Chicago Bulls

Keys to the Game: Bulls at Pacers (12.06.17)

Tonight the Chicago Bulls visit the capital of the Hoosier State to meet the Indiana Pacers in the second of four get-togethers. In the first meeting a little less than a month ago the Pacers ran away with a 105-87 victory at the United Center. That night Indy knocked down a total of 12 three-pointers and outscored Chicago 20-6 in transition. Victor Oladipo led the way with 25 points, 6 rebounds and 6 assists while veteran Bojan Bogdanovic added 22 points, shooting 6-of-9 from downtown. The Bulls, on the other hand, struggled from the field, hitting only 39.8% of their shots overall, 25.9% from distance and 66.7% from the stripe. Bobby Portis and Kris Dunn came off the bench to lead Chicago’s effort with 20 and 16 points, respectively.

Much like the Bulls the Pacers are also in rebuild-mode, as only five of the 14 players that make up their active roster are back from last season. With that kind of turnover you’d think Indiana would have trouble coming together, but the Pacers hit the home hardwood this evening with a winning record (13-11) and rank 7th in the NBA in scoring (108.9 points), 4th in shooting (48.1 FG%), 5th in assists (23.4) and are tied with the Bulls for 8th in least amount of turnovers (14.4) per game.

Former Indiana University All-American Victor Oladipo is enjoying a breakout season as he leads the Pacers in scoring (23.1) while shooting personal-bests from the field (48.3%) and from distance (44.0%). Most likely Dunn, the Bulls’ best backcourt defender, will draw the assignment of shadowing Oladipo all over the court.

In total, the Pacers boast six players averaging double-digit scoring. Thus Chicago can’t afford to solely focus its energy on slowing Oladipo and fail to pay attention to the rest, especially Myles Turner (14.0 points and 7.4 rebounds), Thaddeus Young (13.4 and 6.0 rebounds), and the aforementioned Bogdanovic (15.0 ppg, 50.8 FG%, 44.5 3FG%), as well as primary playmaker Darren Collison (12.2 points and 6.6 assists).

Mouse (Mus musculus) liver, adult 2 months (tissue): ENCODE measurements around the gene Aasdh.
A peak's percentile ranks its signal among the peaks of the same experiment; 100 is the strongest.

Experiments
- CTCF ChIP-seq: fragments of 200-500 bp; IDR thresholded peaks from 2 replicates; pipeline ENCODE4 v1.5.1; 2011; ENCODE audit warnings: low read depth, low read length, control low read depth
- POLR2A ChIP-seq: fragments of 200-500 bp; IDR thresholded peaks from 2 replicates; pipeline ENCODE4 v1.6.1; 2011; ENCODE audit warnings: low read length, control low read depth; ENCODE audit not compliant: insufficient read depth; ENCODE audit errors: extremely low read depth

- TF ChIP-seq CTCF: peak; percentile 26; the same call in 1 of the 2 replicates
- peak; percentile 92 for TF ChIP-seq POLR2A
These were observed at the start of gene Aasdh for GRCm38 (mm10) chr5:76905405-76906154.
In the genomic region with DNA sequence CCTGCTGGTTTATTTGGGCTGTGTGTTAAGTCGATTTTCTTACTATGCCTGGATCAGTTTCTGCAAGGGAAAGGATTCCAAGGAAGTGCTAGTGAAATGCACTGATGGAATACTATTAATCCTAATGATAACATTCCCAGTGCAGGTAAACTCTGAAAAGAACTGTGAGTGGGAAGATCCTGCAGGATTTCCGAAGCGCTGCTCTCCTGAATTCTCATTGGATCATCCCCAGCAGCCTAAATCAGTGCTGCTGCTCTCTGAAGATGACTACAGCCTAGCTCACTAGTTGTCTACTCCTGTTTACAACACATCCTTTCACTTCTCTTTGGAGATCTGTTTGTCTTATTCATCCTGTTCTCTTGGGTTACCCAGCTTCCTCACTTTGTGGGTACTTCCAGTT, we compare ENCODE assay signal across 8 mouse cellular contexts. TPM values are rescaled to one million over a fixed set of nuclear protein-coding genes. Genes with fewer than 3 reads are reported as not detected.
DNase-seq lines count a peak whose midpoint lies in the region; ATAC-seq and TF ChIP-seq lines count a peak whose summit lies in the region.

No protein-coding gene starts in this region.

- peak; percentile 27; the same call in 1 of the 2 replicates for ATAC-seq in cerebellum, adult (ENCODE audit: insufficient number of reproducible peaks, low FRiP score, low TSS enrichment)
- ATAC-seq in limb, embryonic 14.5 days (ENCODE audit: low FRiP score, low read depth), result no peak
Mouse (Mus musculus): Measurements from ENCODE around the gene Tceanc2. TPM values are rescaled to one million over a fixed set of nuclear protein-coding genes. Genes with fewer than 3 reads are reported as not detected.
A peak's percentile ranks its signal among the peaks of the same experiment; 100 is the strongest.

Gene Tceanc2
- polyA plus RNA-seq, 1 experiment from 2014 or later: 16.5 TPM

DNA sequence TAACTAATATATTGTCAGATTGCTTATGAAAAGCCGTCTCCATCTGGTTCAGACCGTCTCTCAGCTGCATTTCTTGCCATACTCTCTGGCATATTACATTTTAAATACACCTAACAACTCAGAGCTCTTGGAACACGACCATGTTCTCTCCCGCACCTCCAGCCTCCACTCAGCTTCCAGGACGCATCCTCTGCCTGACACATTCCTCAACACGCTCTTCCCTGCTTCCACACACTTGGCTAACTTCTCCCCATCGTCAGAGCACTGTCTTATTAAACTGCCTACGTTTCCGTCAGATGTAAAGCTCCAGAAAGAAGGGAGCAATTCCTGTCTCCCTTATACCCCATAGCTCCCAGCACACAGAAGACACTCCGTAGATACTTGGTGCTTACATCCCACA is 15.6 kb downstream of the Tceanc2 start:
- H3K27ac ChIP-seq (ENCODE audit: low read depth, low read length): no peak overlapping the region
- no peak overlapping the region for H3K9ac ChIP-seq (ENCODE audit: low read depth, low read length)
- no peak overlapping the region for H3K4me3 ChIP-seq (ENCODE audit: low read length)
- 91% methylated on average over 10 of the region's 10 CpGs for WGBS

Defensively, Chicago will need to stay tied together and do an excellent job of communicating to force Indiana to work to score. The Bulls guards will likely need to pressure the ball up and down the floor while everyone else sticks close to their assigned man to make it tough for Indy to find a comfort zone.

A primary key for Chicago each night is to take control of the boards at both ends of the court. As a team the Bulls have had trouble putting points on the board, as they come into tonight’s contest ranked 30th in both shooting (41.3%) and scoring (95.6). In order to give themselves a chance of coming out on top the Bulls have to dominate the glass, especially at the defensive end, as doing so leads to a number of fastbreaks and easy scoring opportunities.

As a rule of thumb, Chicago would like to attempt between 85 to 90 shots a game, with 30 or more coming from beyond the 3-point arc. In order to achieve those goals the Bulls have to establish and stick to playing at a fast pace. They have to quickly drive the ball up the court and share it with one another, making it hop from player-to-player and from one side of the floor to the other. To generate open looks at the basket they have to force Indiana’s defense to continuously shift and expend energy. They also have to draw the Pacers away from the basket in order to free up driving lanes through the paint. Freely sharing the ball also gets everyone involved in the action. The Golden State Warriors are the best in the league at sharing, averaging 31.1 assists a night. Thus it’s no wonder the ‘Dubs also sport an impressive 19-6 record and lead the NBA in scoring (118.5), field goal percentage (51.4%) and 3-point shooting (40.3%).

In short, Chicago’s chief task is to hit the floor running from the opening tip and never slow down. To create open looks at the basket the ball has to jump from player-to-player with everyone being involved. The Bulls must also come to work with a hardnosed mindset, and commit to outhustle the Pacers in every way. Expending effort isn’t a byproduct of talent, but rather it’s the foundation of having a blue collar work ethic and a desire to lay everything on the line in order to come away with a victory.

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